Israeli Media, Business Insider Correct: AG Mandelblit Didn’t Warn About Pfizer CEO Visit

Business Insider, along with Israeli media outlets Times of Israel and i24 News, have commendably corrected erroneous reports claiming that Israeli Attorney General Avichai Mandelblit determined that a planned pre-election visit to Israel by Pfizer CEO Albert Bourla would constitute prohibited election propaganda.

Apparently misled by erroneous Israeli English-language reports, Business Insider’s March 13 article, “Pfizer CEO canceled Israel trip after being accused of election propaganda,” falsely stated that Mandelblit responded to a watchdog group which objected to a visit by the Pfizer CEO to Israel prior to Israeli elections:

Attorney General Avichai Mandelbilt responded by echoing these concerns and urging Netanyahu and Israel’s health minister to reconsider the trip, according to Channel 12.

Mandelbilt argued that the planned visit was “prohibited and criminal election propaganda, due to the prohibited use of the intangible asset of a supervised body (Ministry of Health),” Channel 12 reported.

In addition, a bullet point at the top of the article had reiterated: Israel’s attorney general called the proposed visit ‘criminal election propaganda,’ local media reported.”
But, according to N12 (Channel 12), it was the watchdog group Achrayut Leumit (National Responsibility) which charged “prohibited election propaganda” in a letter to Prime Minister Netanyahu and others. The N12 article states (CAMERA’s translation):

Due to the proximity of the date of the planned trip to elections, the “National Responsibility” movement approached the attorney general at the beginning of the week and called on him to act to cancel the visit out of concern of prohibited election propaganda. In the letter which was sent to Prime Minister Benjamin Netanyahu, Minister of Health Yuli Edelstein, state comptroller Matanyahu Engeleman, and attorney general Avichai Mandelblit, it was written that the Pfizer CEO’s planned visit “days before the 24th Knesset elections, is prohibited elections propaganda and an apparent crime. This is because of the forbidden use of intangible assets of a supervised body (Ministry of Health).”
The N12 report does not mention a letter or response from Mandelblit.
It appears that Business Insider’s inaccurate reporting was based on a March 4 Times of Israel article which had similarly misreported that Mandelblit sent a letter warning that Bourla’s visit could be exploited as “prohibited election propaganda.”
A second English-language media outlet which initially made the same error was i24 News. It is March 4 article, “Pfizer chief’s visit to Israel postponed after arrival criticized as election stunt,” i24 News had erred:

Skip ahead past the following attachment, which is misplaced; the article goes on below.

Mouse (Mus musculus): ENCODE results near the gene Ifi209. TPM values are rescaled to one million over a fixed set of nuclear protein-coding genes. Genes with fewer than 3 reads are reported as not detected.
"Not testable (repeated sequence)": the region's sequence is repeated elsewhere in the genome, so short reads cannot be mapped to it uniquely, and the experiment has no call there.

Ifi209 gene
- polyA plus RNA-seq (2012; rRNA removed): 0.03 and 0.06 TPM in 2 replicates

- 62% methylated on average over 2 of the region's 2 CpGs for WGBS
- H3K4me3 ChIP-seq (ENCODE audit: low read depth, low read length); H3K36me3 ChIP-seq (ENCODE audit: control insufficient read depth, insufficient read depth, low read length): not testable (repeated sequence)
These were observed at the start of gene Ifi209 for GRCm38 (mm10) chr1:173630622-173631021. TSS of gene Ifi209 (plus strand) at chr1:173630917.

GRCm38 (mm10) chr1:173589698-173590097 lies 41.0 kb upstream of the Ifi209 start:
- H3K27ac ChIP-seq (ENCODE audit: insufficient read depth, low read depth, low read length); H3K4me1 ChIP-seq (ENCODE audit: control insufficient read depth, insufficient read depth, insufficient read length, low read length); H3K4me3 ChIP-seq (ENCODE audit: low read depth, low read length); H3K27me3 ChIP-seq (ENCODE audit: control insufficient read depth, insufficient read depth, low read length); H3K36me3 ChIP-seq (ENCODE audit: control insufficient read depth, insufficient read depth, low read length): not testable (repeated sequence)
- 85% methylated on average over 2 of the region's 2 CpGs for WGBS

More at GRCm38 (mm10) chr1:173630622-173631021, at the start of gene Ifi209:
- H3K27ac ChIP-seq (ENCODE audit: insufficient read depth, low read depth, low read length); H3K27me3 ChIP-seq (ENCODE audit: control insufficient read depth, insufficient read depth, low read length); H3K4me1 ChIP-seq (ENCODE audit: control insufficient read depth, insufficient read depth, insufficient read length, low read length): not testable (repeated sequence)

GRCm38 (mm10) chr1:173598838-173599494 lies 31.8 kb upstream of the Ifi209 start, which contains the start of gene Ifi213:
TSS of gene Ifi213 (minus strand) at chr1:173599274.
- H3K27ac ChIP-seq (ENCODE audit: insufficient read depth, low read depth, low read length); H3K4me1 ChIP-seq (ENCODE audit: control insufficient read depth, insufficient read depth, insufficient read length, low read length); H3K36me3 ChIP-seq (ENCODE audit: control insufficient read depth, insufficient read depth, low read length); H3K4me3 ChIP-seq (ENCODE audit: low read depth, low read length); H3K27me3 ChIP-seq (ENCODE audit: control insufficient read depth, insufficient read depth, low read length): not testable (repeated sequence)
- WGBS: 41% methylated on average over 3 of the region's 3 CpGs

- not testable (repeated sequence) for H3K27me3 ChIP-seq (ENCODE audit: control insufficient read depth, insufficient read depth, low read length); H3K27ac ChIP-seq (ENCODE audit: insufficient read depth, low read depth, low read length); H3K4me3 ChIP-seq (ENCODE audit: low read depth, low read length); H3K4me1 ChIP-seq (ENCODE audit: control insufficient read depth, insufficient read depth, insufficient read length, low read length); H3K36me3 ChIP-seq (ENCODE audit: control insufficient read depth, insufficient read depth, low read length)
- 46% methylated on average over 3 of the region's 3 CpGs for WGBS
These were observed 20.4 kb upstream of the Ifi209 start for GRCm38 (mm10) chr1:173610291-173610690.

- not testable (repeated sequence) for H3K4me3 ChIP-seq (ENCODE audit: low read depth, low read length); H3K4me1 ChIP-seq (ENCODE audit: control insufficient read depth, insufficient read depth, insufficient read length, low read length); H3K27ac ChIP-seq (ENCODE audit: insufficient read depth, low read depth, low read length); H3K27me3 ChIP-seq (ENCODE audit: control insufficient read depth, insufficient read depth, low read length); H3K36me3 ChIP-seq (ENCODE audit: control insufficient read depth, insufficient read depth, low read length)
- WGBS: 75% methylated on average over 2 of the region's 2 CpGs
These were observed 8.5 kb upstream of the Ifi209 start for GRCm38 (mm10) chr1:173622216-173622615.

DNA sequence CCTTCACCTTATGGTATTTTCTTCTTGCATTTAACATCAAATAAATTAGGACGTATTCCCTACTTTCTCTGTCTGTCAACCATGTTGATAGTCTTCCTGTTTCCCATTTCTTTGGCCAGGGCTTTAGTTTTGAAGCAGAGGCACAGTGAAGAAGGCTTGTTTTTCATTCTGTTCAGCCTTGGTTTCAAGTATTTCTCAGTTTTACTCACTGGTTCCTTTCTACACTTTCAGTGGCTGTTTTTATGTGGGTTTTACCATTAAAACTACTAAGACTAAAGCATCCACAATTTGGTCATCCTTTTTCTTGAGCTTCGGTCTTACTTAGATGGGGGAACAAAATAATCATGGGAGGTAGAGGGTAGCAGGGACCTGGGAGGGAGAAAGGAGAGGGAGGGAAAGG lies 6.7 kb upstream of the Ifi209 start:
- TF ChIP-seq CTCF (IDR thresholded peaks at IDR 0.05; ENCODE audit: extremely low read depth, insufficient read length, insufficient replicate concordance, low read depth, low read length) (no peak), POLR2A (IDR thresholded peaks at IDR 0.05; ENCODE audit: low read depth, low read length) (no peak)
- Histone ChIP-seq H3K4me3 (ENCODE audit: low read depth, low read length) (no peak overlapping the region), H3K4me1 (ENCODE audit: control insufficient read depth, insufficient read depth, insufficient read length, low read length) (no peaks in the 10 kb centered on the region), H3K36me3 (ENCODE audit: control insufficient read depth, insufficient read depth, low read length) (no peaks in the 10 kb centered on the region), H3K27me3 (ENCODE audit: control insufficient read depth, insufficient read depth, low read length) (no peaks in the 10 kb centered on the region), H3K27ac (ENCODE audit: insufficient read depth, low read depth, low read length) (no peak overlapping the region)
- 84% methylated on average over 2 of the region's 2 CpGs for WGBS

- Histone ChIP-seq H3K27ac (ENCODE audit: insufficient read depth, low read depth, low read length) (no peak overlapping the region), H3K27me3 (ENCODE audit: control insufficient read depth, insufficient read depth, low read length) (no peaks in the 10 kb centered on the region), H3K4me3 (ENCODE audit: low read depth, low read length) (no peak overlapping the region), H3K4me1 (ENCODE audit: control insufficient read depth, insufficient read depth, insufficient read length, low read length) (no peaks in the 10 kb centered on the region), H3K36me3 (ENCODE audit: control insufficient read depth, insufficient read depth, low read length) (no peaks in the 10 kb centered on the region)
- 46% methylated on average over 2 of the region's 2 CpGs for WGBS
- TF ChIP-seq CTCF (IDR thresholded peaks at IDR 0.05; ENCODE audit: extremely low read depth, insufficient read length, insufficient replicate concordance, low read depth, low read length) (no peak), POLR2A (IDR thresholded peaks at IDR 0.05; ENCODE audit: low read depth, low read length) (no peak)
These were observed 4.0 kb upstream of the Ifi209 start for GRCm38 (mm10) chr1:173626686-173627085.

State Comptroller Matanyahu Engelman and Mandelblit responded by sending a letter to Prime Minister Benjamin Netanyahu and Health Minister Yuli Edelstein, asserting that the planned visit, 24 days before elections, was an “allegedly prohibited and criminal election propaganda, due to the prohibited use of the intangible asset of a supervised body (Ministry of Health),” according toN12.
In response to communication from CAMERA, all three media outlets commendably corrected their reports on Tuesday (March 16). Times of Israel’s amended report now accurately states that it was the Achrayut Leumit watchdog which warned of election propaganda: 
Charging that the visit would be used by the prime minister for his own benefit in the election, the Achrayut Leumit watchdog group urged Attorney General Avichai Mandelblit earlier this week to prevent it from taking place.
The group said that the visit could be considered “prohibited election propaganda” due to its use of Health Ministry resources.

AG Mandelblit (Photo by Mark Neyman/GPO/Wikimedia)

i24 News likewise amended its article to accurately report:
Achrayut Leumit’s letter warned that for the visit to take place 24 days before elections, was prohibited due to the use of the intangible asset of a supervised body (Health Ministry),” according to N12.
Business Insider, for its part, fixed the bullet point. It now accurately reports: “An Israeli watchdog group said that the visit could be considered ‘a criminal offense.'” In addition, editors deleted the inaccurate paragraphs about Mandelblit from the article. Unfortunately, however, both Yahoo News and Business Insider’s South African edition, which ran the original piece, have yet to correct, although CAMERA has reached out to editors. None of the media outlets appended notes alerting readers to the change, a common journalistic practice reflecting transparency.

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